Victim Of Domestic Abuse Sues GPS Company For Helping Her Assailant

from the it's-the-tool dept

Michael Scott points us to the news of a new lawsuit that hopefully doesn't get very far, but which does highlight the frequency with which third parties are sued these days, not because they have any actual liability, but because they have money. In this case, a woman is suing a GPS vehicle tracking service, Foxtrax Vehicle Tracking, because her domestic partner used the service to figure out where she was and to attack her. It sounds as though the guy put the tracking device on the woman's car in order to stalk her. It's difficult to think that anyone could find the company liable here for the actions of the guy. I'm sure it's upsetting that the guy was able to track her, and she has every right to press all sorts of charges against the guy. But the GPS tracking company was merely the technology provider.

However, this is yet another example of what I've called "Steve Dallas lawsuits," after a Bloom County cartoon strip, I remembered from decades ago, where the character Steve Dallas (a lawyer, who gets beaten up by Sean Penn when he tried to take his photograph -- some things never change), explains why after going through all the options on who to sue, he chooses to sue the camera manufacturer, the made-up Nikolta, because it's "a major corporation with gobs of liquid cash...."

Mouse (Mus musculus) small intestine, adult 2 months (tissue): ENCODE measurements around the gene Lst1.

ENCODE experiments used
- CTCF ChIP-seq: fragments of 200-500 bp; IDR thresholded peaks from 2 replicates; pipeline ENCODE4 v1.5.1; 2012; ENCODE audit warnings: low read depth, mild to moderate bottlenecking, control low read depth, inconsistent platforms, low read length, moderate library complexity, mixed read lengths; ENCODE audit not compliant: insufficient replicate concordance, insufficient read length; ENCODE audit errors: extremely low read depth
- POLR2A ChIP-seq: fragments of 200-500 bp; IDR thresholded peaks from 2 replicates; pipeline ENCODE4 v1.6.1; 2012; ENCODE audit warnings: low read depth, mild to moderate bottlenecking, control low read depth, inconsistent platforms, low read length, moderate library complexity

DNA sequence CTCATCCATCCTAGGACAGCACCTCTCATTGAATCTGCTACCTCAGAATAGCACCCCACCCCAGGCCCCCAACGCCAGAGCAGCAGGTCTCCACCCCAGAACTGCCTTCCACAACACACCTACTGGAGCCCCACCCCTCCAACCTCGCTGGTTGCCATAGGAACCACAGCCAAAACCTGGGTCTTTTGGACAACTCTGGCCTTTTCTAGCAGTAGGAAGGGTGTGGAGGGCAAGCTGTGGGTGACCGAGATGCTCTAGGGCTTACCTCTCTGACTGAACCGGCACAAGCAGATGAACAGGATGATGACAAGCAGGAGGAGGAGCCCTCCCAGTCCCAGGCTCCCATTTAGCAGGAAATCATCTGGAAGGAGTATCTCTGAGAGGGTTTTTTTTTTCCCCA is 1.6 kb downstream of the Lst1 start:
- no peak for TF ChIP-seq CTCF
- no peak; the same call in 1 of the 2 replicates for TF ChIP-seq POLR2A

Filed Under: domestic abuse, gps, liability, third party liability
Companies: foxtrax vehicle tracking


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  1. identicon
    Anonymous Coward, 3 May 2010 @ 1:49pm

    Re: Re: Re: Re: Re: Re: Re: Re: Re: If you want to make something criminal...

    A right is just an ethereal thing we made up. It doesn't actually physically exist.

    Agreed. It's a statement of what ought to be which is, by definition, very ethereal and subjective.


    They're important, yes, but only if they can be reasonably relied upon to exist as a social/political agreement.

    I think rights are important not in spite of their enforceability, but because the first step in defining which rights should be enforced and how they're enforced is based on what you consider a right. Hence the importance of defining a Bill of Rights.

    The abstract idea of a right doesn't have much use by itself, but in the context of how it will be enforced, it does. But that doesn't mean that a right doesn't exist without enforcement.

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